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CUF30107 Mod AA2 OHS Presentation

  1. 1. Workplace OHS V1.0 29/11/2009 This presentation provides all new and current employees with information needed to maintain a safe work environment. Time required to view presentation approx 30 minutes Information provided is sourced from the UNSW. http://www.cofa.unsw.edu.au/schoolsunits/ohs/
  2. 2. Introduction This is a basic overview of safety polices and procedures relevant to working within the applied design studio and workshops. It is intended that this information will help maintain a safe and healthy work environment within the applied design studio and workshops. Health and safety is everyone’s responsibility. It needs everyone’s understanding, participation and cooperation. Remember that you have a legal obligation to work in a way that does not endanger your health and safety, or that of any other person in the workplace.
  3. 3. Links to National OHS Policy Health and safety in the Office- WorkCover NSW http://www.workcover.nsw.gov.au Workplace layout and Design- Fact Sheet NOHSC http://www.ascc.gov.au/ascc/healthsafety/safedesign/understanding/workplacelayoutanddesignfactsheet.htm National Code of Practice for the Prevention of Occupational Overuse Syndrome http://www.cofa.unsw.edu.au/export/sites/cofa/schoolsunits/ohs/cofa_ohs_downloads/OOS_COP_NOHSC2013_1994.pdf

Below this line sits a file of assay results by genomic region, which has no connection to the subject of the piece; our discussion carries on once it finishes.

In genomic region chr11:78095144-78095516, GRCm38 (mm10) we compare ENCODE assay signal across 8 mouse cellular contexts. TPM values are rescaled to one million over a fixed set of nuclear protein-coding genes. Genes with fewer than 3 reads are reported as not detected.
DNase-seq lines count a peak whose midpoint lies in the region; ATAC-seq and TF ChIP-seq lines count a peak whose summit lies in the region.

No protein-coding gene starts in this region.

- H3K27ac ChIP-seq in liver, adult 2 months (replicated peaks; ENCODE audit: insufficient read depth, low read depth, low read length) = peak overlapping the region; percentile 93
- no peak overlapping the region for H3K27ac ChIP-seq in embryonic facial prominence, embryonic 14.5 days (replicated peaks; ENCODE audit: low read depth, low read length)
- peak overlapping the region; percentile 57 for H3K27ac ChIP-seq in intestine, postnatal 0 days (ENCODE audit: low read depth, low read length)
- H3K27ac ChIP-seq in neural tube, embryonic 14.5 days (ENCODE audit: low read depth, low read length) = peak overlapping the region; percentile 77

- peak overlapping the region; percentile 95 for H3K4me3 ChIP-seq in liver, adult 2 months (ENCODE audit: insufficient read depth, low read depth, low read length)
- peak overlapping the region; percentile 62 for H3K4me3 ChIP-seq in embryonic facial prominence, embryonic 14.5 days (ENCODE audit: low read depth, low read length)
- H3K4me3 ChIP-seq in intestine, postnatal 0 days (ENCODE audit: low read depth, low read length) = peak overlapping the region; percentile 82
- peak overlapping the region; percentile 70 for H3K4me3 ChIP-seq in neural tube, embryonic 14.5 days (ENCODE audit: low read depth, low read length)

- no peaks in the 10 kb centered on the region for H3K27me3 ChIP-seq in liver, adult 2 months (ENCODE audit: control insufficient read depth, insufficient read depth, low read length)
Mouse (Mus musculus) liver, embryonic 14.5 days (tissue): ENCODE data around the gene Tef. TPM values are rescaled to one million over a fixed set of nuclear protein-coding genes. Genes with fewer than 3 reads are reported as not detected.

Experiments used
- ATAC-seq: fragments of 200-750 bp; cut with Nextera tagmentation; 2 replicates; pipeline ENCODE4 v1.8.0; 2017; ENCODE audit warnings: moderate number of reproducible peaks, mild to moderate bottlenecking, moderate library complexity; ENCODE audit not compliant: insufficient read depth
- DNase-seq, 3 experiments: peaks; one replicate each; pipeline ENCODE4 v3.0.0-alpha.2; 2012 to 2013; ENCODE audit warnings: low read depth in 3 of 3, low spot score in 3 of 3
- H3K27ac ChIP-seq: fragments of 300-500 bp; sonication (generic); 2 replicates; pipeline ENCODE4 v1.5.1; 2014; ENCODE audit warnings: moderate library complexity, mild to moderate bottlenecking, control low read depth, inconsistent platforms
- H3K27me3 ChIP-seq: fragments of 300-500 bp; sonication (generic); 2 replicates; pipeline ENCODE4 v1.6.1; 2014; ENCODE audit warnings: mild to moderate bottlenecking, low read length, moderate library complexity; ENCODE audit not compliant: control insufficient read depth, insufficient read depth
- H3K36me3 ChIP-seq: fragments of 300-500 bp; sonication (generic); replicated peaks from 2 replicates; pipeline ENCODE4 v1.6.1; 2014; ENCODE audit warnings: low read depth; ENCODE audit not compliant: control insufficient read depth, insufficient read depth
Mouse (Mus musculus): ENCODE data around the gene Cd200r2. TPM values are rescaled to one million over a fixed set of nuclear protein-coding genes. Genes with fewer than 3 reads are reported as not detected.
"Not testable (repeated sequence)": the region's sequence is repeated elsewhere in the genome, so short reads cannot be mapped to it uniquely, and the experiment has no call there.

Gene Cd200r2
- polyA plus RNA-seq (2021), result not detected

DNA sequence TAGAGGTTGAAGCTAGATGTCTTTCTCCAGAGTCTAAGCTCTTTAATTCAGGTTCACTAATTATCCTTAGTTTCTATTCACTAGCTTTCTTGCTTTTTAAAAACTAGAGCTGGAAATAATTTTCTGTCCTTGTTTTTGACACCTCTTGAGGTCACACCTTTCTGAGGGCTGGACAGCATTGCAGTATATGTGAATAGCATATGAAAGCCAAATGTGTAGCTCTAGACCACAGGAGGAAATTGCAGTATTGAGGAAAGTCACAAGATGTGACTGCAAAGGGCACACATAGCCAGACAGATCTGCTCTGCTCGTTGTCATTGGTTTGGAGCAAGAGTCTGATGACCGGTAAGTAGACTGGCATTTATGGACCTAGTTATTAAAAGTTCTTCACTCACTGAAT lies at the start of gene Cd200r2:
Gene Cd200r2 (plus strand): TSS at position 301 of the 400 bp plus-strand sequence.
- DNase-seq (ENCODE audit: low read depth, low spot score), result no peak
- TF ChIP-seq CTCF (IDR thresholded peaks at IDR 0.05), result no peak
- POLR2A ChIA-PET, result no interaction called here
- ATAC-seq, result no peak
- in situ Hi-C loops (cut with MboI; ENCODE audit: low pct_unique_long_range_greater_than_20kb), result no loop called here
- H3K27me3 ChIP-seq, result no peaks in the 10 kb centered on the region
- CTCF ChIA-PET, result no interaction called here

4. 4. Office hazards - What are the OHS risks? While hazards in the office may not always be as obvious as those in factories, office workers may also face a range of health and safety issues, including poor job design, prolonged repetitive work, moving heavy loads, inadequate lighting and cramped or unsafe work areas. Common office hazards include: Mechanical hazards, such as filing cabinets that tend to tip when heavily laden top drawers are open. Physical hazards, like glare or reflections from screens; hot components of photocopiers; poorly designed chairs that do not provide the user with adequate back support; or poorly designed jobs and tasks that demand prolonged work in a fixed posture. Chemical hazards, such as vapours in the atmosphere – for example, paint, solvents or airborne particles like photocopier toner. Psychological hazards, like the need to perform excessive workloads under pressure; being bullied by a co-worker or supervisor; lack of satisfaction from a job where there is inadequate recognition of work performed; or repetitive work and insufficient task variety. Electrical hazards, such as damaged electrical cords; or overloaded power points that may lead to the risk of electric shock.